After a bunch of very new releases, I thought it was about time to set the clocks back by a few years. Well, by 77 years to be exact. Catching up on classic cinema is always something I have on my to do list, but generally, new stuff gets in the way. So on one rainy morning, I felt it appropriate to venture all the way back to 1944.
Double Indemnity is very well known and very well loved, and therefore I found it the perfect choice for an ‘old’ movie watch. Starring Fred MacMurray and Barbara Stanwyck – both extremely celebrated actors in their time – Double Indemnity tells the story of a rich, married woman and a dashing insurance agent fall in love. And so begins the plot to murder her unsuspecting husband to make it look like an accident, as if it looks like an accident, their insurance policy pays double.
I wasn’t sure what to expect from this one and the first 20 minutes didn’t draw me in all that much… and then, boy did it get SPICY?! After some initial growing pains, the film really comes into its own.
Though Double Indemnity is nothing out of Raymond Chandler’s (The Big Sleep, Strangers on a Train) comfort zone, it’s completely different to any of Billy Wilder’s other films that I’ve seen. Their writing is pure, well-crafted and sinister scriptwriting, making this movie feel almost like the original soap opera. Whilst it’s definitely not the most realistic story in the world, it was a joy to watch it unfold, even in 2021.
Gosh, Barbara Stanwyck is simply THE femme fatale, isn’t she? I couldn’t let this movie pass me by without pointing that out. On top of that, the always dreamy Fred MacMurray is wonderful too as her on-screen partner and their chemistry is just fantastic. Although I can’t say they made the film what it is (there are so many good elements here that even with other actors, it would have been wonderful), they both lend a hand with their outstanding performances.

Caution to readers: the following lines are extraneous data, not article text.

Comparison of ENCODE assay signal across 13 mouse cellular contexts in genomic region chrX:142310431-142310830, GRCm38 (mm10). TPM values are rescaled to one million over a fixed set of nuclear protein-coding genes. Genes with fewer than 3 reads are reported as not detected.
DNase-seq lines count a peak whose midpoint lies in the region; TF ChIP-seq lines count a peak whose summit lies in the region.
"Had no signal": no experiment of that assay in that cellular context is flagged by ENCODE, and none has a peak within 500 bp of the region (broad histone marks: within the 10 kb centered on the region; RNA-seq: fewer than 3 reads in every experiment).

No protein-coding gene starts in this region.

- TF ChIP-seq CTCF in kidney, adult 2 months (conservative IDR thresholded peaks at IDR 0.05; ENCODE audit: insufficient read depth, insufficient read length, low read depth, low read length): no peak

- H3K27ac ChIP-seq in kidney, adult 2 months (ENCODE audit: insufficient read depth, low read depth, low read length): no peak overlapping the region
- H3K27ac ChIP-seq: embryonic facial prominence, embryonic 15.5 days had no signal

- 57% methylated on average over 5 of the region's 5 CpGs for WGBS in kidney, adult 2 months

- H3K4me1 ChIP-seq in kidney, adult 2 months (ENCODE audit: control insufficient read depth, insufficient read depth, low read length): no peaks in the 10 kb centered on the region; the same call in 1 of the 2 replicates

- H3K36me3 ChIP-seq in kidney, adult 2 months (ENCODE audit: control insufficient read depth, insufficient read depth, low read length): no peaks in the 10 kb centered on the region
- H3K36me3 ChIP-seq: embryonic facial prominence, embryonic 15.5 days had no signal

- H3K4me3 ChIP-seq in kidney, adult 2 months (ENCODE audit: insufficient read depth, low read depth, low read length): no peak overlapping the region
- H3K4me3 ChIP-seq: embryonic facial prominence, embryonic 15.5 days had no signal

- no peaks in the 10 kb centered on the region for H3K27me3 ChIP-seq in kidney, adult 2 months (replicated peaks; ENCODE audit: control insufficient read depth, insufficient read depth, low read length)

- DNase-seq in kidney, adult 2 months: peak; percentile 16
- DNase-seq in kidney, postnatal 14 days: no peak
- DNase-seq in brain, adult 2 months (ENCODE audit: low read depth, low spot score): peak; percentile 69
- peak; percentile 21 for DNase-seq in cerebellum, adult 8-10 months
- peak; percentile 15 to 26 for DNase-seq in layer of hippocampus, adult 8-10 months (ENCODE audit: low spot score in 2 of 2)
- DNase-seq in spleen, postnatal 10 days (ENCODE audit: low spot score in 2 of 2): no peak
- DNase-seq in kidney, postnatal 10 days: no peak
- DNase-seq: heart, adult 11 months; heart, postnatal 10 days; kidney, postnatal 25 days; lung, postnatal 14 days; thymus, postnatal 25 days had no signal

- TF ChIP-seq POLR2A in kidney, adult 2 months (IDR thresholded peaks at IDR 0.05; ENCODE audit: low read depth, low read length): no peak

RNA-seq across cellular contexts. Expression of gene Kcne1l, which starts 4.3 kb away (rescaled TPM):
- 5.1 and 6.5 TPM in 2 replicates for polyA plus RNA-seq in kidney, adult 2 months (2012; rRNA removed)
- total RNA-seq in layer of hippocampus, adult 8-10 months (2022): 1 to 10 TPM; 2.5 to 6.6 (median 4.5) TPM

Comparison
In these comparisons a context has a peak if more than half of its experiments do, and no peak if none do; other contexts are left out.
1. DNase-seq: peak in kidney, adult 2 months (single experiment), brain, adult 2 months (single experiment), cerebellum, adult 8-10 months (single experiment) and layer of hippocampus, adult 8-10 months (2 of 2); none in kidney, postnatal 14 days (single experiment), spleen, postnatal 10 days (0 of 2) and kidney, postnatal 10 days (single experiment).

Technically speaking, some of the depth in Wilder’s shots here is brilliant. Black and white movies often feel very two dimensional to me (and I’m sure to many others), but this broke that mould exponentially. As far as film noir goes, this is definitely now one of my favourites, and even the over the top score is perfectly fitting. It’s so well-constructed that it’s easy to see why this sets the standard for the genre and why it’s so well-received even to this day.
In short, Double Indemnity provides a storyline that is still entertaining 77 years on. Though I’ll admit that the opening scenes didn’t entice me, the rest of the film is remarkably well made for its time and the dynamic between the leading characters is certainly iconic for a reason. Not perfect… but almost.
Double Indemnity is available to rent on most online streaming services in the UK for as little as £2.49.
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